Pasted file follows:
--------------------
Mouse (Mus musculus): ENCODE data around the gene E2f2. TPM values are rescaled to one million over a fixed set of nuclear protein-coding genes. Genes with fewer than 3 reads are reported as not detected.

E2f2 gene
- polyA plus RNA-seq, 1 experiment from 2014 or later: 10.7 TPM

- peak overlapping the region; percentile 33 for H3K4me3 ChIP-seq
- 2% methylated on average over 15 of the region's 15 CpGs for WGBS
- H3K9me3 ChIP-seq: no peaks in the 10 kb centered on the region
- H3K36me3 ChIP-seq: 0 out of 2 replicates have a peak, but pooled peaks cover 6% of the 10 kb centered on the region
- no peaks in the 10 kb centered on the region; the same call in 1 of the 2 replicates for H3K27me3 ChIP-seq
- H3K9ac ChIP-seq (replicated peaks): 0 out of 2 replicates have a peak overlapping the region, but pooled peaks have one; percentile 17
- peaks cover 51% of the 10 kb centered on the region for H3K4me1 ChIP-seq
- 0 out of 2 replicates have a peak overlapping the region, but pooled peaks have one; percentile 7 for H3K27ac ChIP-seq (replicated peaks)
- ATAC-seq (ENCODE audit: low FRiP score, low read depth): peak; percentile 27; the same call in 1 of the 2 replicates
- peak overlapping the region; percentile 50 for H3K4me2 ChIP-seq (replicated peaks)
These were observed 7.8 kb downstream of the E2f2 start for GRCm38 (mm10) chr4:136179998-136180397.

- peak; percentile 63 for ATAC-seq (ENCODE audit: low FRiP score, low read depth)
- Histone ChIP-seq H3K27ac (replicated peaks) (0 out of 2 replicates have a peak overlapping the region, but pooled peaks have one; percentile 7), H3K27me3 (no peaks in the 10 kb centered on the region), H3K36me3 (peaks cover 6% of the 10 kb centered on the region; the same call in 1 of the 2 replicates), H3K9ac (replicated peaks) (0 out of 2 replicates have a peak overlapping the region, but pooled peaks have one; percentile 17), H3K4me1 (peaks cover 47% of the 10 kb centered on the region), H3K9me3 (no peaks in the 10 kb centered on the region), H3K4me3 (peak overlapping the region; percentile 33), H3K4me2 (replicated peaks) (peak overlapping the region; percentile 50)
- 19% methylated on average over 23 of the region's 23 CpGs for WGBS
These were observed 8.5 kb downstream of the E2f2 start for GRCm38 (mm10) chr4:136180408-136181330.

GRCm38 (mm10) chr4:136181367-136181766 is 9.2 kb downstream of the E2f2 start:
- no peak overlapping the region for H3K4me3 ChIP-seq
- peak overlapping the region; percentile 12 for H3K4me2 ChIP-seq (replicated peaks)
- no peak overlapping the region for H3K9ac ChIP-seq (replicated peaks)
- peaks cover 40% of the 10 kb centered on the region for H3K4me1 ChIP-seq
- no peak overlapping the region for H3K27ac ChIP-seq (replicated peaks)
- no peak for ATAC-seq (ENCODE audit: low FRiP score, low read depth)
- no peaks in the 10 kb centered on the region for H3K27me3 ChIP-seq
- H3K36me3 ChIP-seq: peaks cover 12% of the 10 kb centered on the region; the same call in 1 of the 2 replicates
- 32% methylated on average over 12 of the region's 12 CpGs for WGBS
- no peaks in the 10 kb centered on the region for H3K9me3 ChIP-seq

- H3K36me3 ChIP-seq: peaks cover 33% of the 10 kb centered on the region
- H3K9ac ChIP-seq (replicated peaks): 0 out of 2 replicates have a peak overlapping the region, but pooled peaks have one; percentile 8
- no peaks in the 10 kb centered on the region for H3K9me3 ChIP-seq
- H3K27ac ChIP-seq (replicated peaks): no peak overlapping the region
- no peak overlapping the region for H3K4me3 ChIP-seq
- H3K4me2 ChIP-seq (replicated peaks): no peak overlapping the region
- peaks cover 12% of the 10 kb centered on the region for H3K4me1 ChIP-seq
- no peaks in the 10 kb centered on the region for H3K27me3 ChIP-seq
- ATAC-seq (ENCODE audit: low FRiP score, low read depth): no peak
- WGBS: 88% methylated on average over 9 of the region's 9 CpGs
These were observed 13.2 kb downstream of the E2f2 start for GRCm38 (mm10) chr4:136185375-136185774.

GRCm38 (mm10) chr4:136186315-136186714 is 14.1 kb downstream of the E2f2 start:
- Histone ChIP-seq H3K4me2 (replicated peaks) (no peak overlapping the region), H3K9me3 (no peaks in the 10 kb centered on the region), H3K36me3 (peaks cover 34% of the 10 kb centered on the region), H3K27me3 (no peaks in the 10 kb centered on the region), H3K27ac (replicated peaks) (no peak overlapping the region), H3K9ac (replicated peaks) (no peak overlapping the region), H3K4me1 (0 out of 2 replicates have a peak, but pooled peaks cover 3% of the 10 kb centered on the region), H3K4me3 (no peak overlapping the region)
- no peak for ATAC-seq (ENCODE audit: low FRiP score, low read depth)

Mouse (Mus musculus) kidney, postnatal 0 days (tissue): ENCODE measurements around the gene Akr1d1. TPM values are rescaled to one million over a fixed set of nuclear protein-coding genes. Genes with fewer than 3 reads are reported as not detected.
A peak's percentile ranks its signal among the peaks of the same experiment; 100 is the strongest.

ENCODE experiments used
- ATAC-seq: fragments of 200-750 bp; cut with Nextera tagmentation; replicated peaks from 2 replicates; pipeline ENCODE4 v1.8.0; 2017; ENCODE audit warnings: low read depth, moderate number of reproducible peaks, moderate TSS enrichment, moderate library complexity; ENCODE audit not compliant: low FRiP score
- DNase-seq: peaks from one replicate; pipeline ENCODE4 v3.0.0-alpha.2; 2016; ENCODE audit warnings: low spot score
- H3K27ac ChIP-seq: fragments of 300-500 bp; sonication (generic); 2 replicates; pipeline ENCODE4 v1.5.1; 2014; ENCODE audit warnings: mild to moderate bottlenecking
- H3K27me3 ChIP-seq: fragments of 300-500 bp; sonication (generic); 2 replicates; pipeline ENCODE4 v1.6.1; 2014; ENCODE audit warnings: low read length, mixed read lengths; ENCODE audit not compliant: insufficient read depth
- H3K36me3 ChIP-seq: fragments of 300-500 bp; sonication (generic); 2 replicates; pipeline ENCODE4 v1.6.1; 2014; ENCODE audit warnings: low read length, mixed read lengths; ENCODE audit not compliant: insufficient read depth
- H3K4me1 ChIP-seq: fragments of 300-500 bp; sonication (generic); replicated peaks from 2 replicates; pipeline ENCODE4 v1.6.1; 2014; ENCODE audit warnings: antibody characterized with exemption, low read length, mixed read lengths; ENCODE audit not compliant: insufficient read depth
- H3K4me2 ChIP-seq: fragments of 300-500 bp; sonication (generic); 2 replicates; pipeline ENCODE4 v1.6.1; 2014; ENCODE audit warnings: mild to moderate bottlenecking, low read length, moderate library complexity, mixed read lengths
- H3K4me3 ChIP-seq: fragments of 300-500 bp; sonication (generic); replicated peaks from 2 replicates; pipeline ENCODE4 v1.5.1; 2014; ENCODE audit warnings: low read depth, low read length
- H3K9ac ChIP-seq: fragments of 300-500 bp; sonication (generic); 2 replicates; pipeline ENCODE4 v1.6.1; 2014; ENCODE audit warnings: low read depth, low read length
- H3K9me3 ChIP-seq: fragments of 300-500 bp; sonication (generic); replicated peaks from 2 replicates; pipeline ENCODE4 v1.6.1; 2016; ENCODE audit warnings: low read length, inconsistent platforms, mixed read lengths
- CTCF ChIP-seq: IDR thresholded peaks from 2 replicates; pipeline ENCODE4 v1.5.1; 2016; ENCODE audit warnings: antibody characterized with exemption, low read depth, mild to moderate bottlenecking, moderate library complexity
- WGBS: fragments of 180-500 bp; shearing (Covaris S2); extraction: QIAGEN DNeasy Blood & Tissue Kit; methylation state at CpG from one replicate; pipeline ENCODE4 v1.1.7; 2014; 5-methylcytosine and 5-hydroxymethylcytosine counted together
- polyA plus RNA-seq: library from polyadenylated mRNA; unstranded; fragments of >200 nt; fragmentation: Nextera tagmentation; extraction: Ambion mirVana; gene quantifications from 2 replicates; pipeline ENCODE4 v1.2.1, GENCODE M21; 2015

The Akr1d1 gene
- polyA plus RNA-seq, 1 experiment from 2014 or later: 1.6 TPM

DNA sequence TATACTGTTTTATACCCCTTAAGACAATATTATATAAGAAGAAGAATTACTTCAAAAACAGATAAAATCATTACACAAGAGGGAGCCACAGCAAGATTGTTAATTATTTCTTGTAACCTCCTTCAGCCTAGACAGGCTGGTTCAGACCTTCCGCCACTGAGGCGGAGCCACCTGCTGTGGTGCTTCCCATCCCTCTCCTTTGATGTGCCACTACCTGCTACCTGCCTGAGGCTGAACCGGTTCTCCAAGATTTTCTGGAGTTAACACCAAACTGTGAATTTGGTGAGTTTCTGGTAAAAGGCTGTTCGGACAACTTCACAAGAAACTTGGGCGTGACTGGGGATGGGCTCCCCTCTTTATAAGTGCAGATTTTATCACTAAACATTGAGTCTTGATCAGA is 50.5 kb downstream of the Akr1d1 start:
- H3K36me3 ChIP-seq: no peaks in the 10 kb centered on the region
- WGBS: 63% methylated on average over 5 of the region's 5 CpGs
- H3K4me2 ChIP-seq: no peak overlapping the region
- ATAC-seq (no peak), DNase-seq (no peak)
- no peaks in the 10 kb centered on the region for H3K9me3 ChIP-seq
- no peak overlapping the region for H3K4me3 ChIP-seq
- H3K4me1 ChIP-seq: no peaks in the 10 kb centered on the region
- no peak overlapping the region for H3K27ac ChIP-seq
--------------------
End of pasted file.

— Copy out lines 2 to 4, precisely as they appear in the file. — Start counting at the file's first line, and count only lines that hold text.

E2f2 gene
- polyA plus RNA-seq, 1 experiment from 2014 or later: 10.7 TPM

- peak overlapping the region; percentile 33 for H3K4me3 ChIP-seq